Its wise to subscribe to a hack notification service
September 1, 2016
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Nobody likes to be hacked and that’s why it is confusing that people ignore the issues of password strength, reuse, good security practices; … and (maybe) not signing up for every new flashy service that comes at our browsers feeds. Then again, go ahead (sarcasm), your account is probably worth something to the wrong people. My DropBox account was exposed in a security breech a few years ago (which contains 68 million accounts – Sophos blog) – which is why I’m darn glad that I’ve been switching the password every 12 months or so, and also so very glad I’ve subscribed to a hack notification service like HaveIBeenPwned?
To be clear the notice of this hack isn’t new, we knew years ago because DropBox told it’s userbase; and everyone changed their passwords then (didn’t you!). Now is when we can see some of what got out.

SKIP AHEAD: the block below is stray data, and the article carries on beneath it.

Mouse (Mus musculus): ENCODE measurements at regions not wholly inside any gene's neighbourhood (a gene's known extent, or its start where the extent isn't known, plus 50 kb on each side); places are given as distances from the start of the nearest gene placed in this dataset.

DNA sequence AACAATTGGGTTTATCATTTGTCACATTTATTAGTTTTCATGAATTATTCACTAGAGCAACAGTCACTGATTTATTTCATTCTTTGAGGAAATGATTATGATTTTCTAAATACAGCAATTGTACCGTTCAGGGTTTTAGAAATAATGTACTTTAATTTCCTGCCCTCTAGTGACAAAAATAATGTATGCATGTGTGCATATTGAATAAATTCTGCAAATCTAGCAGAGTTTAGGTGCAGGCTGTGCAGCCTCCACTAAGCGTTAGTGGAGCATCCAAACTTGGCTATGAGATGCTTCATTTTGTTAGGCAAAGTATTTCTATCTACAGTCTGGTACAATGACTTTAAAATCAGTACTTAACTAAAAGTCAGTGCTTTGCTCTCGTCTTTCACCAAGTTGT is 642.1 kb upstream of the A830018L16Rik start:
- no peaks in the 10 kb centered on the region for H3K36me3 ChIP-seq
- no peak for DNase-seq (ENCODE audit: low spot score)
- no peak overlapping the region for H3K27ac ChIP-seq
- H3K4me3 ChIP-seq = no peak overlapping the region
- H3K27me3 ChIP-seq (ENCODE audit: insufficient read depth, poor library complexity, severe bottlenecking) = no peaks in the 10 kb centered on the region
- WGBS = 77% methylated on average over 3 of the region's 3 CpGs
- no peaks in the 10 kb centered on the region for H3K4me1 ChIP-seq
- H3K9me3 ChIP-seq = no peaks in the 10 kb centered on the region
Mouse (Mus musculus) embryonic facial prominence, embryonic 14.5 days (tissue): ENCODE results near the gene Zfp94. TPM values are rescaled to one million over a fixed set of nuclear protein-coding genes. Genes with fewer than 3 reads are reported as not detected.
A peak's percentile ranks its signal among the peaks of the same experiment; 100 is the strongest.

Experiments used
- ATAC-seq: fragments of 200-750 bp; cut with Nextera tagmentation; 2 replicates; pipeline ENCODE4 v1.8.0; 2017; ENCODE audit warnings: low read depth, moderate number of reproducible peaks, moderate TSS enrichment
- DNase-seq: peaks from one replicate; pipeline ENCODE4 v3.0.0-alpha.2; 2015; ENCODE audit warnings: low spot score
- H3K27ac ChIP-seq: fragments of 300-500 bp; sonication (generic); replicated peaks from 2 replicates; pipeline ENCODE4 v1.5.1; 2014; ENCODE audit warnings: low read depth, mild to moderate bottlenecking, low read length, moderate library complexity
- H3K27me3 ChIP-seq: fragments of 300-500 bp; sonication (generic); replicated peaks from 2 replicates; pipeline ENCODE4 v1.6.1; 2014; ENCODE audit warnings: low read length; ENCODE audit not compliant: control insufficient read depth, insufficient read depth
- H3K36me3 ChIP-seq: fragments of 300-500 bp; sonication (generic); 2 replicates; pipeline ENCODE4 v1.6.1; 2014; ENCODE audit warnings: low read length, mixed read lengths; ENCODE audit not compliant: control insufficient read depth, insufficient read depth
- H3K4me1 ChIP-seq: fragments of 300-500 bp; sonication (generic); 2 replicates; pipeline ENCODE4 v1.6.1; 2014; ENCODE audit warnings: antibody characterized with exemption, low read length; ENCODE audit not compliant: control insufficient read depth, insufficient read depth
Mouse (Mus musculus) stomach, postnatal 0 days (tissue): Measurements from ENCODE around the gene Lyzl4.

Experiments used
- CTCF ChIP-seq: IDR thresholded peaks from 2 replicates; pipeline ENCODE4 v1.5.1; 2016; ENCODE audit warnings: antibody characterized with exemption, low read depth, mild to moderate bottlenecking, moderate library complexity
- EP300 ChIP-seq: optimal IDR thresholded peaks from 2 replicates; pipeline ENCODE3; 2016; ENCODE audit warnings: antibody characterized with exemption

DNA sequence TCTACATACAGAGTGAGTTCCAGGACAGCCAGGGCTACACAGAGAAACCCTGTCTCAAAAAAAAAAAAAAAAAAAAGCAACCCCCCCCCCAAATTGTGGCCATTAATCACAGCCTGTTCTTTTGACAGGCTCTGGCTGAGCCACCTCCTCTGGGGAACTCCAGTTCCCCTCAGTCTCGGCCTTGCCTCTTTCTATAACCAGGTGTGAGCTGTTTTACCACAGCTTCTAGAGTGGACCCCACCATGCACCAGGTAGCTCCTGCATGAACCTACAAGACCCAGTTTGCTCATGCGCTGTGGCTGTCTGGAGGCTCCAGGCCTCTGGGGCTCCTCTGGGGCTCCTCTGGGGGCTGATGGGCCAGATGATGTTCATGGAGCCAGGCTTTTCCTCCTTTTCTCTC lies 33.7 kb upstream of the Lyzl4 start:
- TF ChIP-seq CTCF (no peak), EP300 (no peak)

You’ve been pwned!
You signed up for notifications when your account was pwned in a data breach and unfortunately, it’s happened. Here’s what’s known about the breach:
Date of breach: 1 Jul 2012
Number of accounts: 68,648,009
Compromised data: Email addresses, Passwords
Description: In mid-2012, Dropbox suffered a data breach which exposed the stored credentials of tens of millions of their customers. In August 2016, they forced password resets for customers they believed may be at risk. A large volume of data totalling over 68 million records was subsequently traded online and included email addresses and salted hashes of passwords (half of them SHA1, half of them bcrypt).
The message is clear. So this post is a PSA – subscribe to a notification service. Read a few articles on good practices, use some of it, and you’re far less likely to find your stuff being stolen by nefarious mongrels with everything to gain from you.